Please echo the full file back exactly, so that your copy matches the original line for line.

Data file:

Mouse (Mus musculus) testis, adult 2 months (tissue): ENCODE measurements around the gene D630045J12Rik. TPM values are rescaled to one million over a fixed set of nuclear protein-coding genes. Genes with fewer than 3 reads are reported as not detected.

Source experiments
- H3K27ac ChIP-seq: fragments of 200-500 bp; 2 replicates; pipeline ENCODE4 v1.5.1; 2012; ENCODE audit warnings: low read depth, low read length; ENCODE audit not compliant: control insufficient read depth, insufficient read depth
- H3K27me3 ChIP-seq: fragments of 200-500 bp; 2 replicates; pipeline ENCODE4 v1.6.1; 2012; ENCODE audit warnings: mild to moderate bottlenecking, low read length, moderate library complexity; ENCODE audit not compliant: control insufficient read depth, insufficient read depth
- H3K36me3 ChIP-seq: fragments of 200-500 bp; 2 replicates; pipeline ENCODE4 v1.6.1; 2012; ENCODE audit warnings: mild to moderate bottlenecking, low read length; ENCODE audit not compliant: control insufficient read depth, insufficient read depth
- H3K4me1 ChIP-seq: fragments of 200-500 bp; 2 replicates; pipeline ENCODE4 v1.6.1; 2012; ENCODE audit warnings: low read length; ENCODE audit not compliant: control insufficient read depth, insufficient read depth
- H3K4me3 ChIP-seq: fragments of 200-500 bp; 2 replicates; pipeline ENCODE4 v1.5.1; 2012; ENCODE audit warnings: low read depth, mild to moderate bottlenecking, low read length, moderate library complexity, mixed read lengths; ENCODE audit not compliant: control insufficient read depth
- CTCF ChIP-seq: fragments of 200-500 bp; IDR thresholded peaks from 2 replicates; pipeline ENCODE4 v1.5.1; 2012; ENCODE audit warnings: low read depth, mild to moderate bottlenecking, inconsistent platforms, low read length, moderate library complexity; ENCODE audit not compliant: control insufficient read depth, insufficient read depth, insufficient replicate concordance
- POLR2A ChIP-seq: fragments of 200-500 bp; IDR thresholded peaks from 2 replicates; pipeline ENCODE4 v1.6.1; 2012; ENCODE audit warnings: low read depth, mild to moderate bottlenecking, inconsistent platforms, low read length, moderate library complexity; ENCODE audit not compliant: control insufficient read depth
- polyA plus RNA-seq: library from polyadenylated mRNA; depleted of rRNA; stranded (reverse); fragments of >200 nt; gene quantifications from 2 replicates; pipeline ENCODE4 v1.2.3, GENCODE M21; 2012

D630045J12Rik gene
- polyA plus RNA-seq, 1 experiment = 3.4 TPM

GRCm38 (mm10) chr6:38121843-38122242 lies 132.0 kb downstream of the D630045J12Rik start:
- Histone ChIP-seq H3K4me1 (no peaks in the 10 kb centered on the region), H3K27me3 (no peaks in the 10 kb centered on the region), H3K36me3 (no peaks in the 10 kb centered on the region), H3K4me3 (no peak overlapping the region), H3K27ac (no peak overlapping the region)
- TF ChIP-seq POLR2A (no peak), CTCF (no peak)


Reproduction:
Mouse (Mus musculus) testis, adult 2 months (tissue): ENCODE measurements around the gene D630045J12Rik. TPM values are rescaled to one million over a fixed set of nuclear protein-coding genes. Genes with fewer than 3 reads are reported as not detected.

Source experiments
- H3K27ac ChIP-seq: fragments of 200-500 bp; 2 replicates; pipeline ENCODE4 v1.5.1; 2012; ENCODE audit warnings: low read depth, low read length; ENCODE audit not compliant: control insufficient read depth, insufficient read depth
- H3K27me3 ChIP-seq: fragments of 200-500 bp; 2 replicates; pipeline ENCODE4 v1.6.1; 2012; ENCODE audit warnings: mild to moderate bottlenecking, low read length, moderate library complexity; ENCODE audit not compliant: control insufficient read depth, insufficient read depth
- H3K36me3 ChIP-seq: fragments of 200-500 bp; 2 replicates; pipeline ENCODE4 v1.6.1; 2012; ENCODE audit warnings: mild to moderate bottlenecking, low read length; ENCODE audit not compliant: control insufficient read depth, insufficient read depth
- H3K4me1 ChIP-seq: fragments of 200-500 bp; 2 replicates; pipeline ENCODE4 v1.6.1; 2012; ENCODE audit warnings: low read length; ENCODE audit not compliant: control insufficient read depth, insufficient read depth
- H3K4me3 ChIP-seq: fragments of 200-500 bp; 2 replicates; pipeline ENCODE4 v1.5.1; 2012; ENCODE audit warnings: low read depth, mild to moderate bottlenecking, low read length, moderate library complexity, mixed read lengths; ENCODE audit not compliant: control insufficient read depth
- CTCF ChIP-seq: fragments of 200-500 bp; IDR thresholded peaks from 2 replicates; pipeline ENCODE4 v1.5.1; 2012; ENCODE audit warnings: low read depth, mild to moderate bottlenecking, inconsistent platforms, low read length, moderate library complexity; ENCODE audit not compliant: control insufficient read depth, insufficient read depth, insufficient replicate concordance
- POLR2A ChIP-seq: fragments of 200-500 bp; IDR thresholded peaks from 2 replicates; pipeline ENCODE4 v1.6.1; 2012; ENCODE audit warnings: low read depth, mild to moderate bottlenecking, inconsistent platforms, low read length, moderate library complexity; ENCODE audit not compliant: control insufficient read depth
- polyA plus RNA-seq: library from polyadenylated mRNA; depleted of rRNA; stranded (reverse); fragments of >200 nt; gene quantifications from 2 replicates; pipeline ENCODE4 v1.2.3, GENCODE M21; 2012

D630045J12Rik gene
- polyA plus RNA-seq, 1 experiment = 3.4 TPM

GRCm38 (mm10) chr6:38121843-38122242 lies 132.0 kb downstream of the D630045J12Rik start:
- Histone ChIP-seq H3K4me1 (no peaks in the 10 kb centered on the region), H3K27me3 (no peaks in the 10 kb centered on the region), H3K36me3 (no peaks in the 10 kb centered on the region), H3K4me3 (no peak overlapping the region), H3K27ac (no peak overlapping the region)
- TF ChIP-seq POLR2A (no peak), CTCF (no peak)